But then I thought about it, and it didn’t make sense that the attendance THAT YEAR would reflect or be reflected by the outcome of the game.  The fans wouldn’t know ahead of time how awesome the game would be.. but if there were to be an awesome game, they would sure as hell come next year.  And if there was a crappy game, that wouldn’t be reflected in attendance until the year after as well.  So, after I stopped assuming that fans are mind readers and psychics, I figured in a one year delay in correlation, and this is what I got:


This is the same graph, only the attendance by the fans of the Super Bowl game is delayed by one year.

I found this extremely high correlation with a cheap old version of excel and 4 hours.  I’m pretty sure a huge corporation is going to notice pretty quick.. and not only this correlation, but dozens of others I haven’t found.  And what do you think an entity whose only existence is to make money will do once it finds something like this?  Not take advantage of this almost guaranteed way to raise their cash-flow?  No, I’m afraid not.  It’s impossible to think of them not exploiting this, and anything else.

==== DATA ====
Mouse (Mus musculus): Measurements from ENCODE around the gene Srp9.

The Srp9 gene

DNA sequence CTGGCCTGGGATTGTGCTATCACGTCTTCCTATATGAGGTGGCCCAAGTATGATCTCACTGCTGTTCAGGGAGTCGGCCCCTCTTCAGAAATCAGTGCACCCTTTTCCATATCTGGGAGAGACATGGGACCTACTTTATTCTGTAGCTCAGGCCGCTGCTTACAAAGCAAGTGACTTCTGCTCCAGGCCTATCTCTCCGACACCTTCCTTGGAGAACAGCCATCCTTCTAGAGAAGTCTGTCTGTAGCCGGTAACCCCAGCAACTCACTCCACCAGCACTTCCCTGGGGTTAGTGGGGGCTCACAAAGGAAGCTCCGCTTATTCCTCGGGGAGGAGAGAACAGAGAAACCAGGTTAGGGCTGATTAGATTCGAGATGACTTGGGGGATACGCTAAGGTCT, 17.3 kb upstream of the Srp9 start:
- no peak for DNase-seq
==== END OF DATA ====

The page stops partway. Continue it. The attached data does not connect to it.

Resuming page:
Anyway, let me reiterate how much I love football, because I think despite my varied protestations to the contrary, some of you may take this in the wrong way.  I don’t care that football games are rigged, I just want people to wake up about it.  Don’t be like the pro-wrestling fans that still think it’s real.  🙂

The Super Bowl 2013 Event!

Ravens vs. 49ers!

Unfortunately, neither team deserves the Ring this year, in my biased opinion.  Nevertheless, if one has to go home with a Victory, Flacco and the Ravens are the most worthy.  Their quarterback has excelled all my expectations; his accuracy is dead-on, and he can throw bullets 50 yards out no problem.  This will be the biggest game of his life, and I hope he’s up to the challenge of trouncing the 49ers.

RAVENS 34, 49er, 21

Take that to the bank.

Since I, and vicariously, my family, are Vikings and bleed purple for life, we are attired appropriately for today’s game:


Note my son’s face of disgust  at the Vikings absence in this game. He knows.

Vikings 2014!!!!!